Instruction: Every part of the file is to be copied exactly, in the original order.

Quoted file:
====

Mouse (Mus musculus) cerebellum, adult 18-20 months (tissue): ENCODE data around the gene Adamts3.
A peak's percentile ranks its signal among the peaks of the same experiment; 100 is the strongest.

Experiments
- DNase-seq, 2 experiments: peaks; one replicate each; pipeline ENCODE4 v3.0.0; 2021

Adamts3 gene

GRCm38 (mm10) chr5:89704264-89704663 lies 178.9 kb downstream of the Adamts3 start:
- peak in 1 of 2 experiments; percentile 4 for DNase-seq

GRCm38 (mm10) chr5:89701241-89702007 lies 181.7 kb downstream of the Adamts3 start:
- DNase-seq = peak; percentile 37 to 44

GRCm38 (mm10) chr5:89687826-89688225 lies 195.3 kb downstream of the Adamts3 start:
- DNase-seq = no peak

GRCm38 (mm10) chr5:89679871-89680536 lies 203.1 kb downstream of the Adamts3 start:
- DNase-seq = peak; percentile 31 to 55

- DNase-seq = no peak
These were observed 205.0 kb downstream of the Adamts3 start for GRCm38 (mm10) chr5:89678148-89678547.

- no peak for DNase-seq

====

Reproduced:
Mouse (Mus musculus) cerebellum, adult 18-20 months (tissue): ENCODE data around the gene Adamts3.
A peak's percentile ranks its signal among the peaks of the same experiment; 100 is the strongest.

Experiments
- DNase-seq, 2 experiments: peaks; one replicate each; pipeline ENCODE4 v3.0.0; 2021

Adamts3 gene

GRCm38 (mm10) chr5:89704264-89704663 lies 178.9 kb downstream of the Adamts3 start:
- peak in 1 of 2 experiments; percentile 4 for DNase-seq

GRCm38 (mm10) chr5:89701241-89702007 lies 181.7 kb downstream of the Adamts3 start:
- DNase-seq = peak; percentile 37 to 44

GRCm38 (mm10) chr5:89687826-89688225 lies 195.3 kb downstream of the Adamts3 start:
- DNase-seq = no peak

GRCm38 (mm10) chr5:89679871-89680536 lies 203.1 kb downstream of the Adamts3 start:
- DNase-seq = peak; percentile 31 to 55

- DNase-seq = no peak
These were observed 205.0 kb downstream of the Adamts3 start for GRCm38 (mm10) chr5:89678148-89678547.

- no peak for DNase-seq